It is concluded, then, that the accredited hospitals operating in Brazil, despite having a high level of adoption of practices in terms of sustainability, they still have a way to go in order to improve their degree of sustainable maturity. It is important to emphasize the variables that were able to differentiate hospitals with statistical significance. It is believed, so, that such hospitals can obtain higher ratings and will ultimately have greater commitment if they adopt a new behavior as part of their routine. It is possible that the institutions with lower maturity levels (ratings 1 and 2), based on the longer trajectory to be traveled, have greater difficulties with regard to raising awareness and also to change the attitude of collaborators. It is therefore necessary not only to regular educational programs that are carried out as well as garnering the support of the leaders. Other factors to be considered and adopted are the identification of drivers and ongoing auditing.Research contributions
This study brings together academic and managerial contributions to the knowledge of sustainability in the hospital sector. For academic purpose, the paper presents the proposition of a weighted rating scale for assessing the degree of maturity of sustainable practices in hospitals. Regarding the business community, the research can help managers to construct models of sustainable management in hospitals: the study identified the relationship between specific factors and the most statistically significant variables for the degree of maturity of sustainability practices.Suggestions for future research
Seeking to broaden the understanding of sustainability practices in the health sector, the choice of a more specific universe is suggested. For example, only hospitals in the state of São Paulo or Rio de Janeiro – and not necessarily accredited ones, since some hospitals can be unaccredited yet have good sustainable practices. Further comparative studies between regions, locations, and audiences could also be made. Additionally, it would be interesting to conduct a survey aimed at understanding how the factors studied – ISO 14001 certification – publication of reports – specific area for sustainability – explain, through the 15 sustainable actions surveyed, the degree of maturity of accredited hospitals in Brazil.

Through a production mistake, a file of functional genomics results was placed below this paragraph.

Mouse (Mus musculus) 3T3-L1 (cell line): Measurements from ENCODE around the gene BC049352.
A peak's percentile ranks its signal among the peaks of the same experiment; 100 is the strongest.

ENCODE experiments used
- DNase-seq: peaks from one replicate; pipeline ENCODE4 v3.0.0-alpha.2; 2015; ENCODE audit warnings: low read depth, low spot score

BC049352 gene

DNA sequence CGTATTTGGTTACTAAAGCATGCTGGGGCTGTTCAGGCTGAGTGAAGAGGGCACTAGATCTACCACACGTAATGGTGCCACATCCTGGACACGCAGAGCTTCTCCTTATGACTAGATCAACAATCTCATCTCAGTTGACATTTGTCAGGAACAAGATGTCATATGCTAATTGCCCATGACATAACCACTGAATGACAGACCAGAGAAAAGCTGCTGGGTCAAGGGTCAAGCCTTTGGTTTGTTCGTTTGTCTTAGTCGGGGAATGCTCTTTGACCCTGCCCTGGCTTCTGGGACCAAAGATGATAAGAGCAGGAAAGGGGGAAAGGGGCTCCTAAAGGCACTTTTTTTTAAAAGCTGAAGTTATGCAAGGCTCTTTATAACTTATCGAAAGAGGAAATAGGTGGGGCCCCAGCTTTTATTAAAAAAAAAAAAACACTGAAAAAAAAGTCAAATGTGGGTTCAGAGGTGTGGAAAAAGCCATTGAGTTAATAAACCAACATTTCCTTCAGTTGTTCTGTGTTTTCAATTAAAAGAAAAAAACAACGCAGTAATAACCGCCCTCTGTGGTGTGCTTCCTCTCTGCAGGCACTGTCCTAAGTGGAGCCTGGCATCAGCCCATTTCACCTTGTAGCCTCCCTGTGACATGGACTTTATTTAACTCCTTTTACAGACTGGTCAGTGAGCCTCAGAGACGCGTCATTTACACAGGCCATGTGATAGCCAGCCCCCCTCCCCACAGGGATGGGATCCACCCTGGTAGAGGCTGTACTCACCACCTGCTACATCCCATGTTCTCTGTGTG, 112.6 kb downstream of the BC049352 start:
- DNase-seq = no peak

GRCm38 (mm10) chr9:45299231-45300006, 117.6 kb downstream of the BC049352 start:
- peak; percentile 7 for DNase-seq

Because this work addressed a single aspect of sustainability, i.e., the environmental dimension, further research on the social and financial dimensions of the triple bottom line is suggested. It would also be interesting to see, using a qualitative study, whether consumers of hospital services are influenced by sustainable factors when choosing a point of care.
Finally, because the focus of this study was the hospital sector, it would be appropriate to extend the study of sustainability practices to other players in the health system (e.g., analysis/diagnosis laboratories, the pharmaceutical industry, equipment suppliers), thereby affording an understanding of the industry as a whole and enabling the formulation of general and comprehensive metrics from the legislative and government action point of view.Conflict of interest
The authors declare no conflicts of interest.
Peer Review under the responsibility of Departamento de Administração, Faculdade de Economia, Administração e Contabilidade da Universidade de São Paulo – FEA/USP.